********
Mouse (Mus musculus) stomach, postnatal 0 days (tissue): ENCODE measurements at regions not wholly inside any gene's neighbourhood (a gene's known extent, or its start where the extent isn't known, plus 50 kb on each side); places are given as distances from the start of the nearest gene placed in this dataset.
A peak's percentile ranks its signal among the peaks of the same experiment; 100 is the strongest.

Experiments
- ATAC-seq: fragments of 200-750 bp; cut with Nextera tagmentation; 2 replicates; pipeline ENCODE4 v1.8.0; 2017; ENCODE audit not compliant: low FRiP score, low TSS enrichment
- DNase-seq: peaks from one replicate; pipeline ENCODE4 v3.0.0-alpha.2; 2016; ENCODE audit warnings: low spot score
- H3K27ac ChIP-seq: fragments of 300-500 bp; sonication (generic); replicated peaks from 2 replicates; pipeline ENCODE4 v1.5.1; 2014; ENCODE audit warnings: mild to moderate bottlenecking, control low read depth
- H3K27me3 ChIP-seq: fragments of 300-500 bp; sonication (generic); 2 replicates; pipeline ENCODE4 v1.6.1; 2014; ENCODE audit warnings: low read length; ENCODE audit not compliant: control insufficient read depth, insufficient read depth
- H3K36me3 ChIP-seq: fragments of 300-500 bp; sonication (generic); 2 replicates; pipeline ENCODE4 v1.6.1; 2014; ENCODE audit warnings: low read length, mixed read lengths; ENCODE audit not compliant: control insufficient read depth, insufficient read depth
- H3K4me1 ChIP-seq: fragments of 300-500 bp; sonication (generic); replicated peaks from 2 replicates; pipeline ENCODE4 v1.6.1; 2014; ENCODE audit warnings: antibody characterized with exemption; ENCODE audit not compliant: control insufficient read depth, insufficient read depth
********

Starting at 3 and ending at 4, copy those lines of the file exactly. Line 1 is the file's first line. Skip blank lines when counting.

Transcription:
Experiments
- ATAC-seq: fragments of 200-750 bp; cut with Nextera tagmentation; 2 replicates; pipeline ENCODE4 v1.8.0; 2017; ENCODE audit not compliant: low FRiP score, low TSS enrichment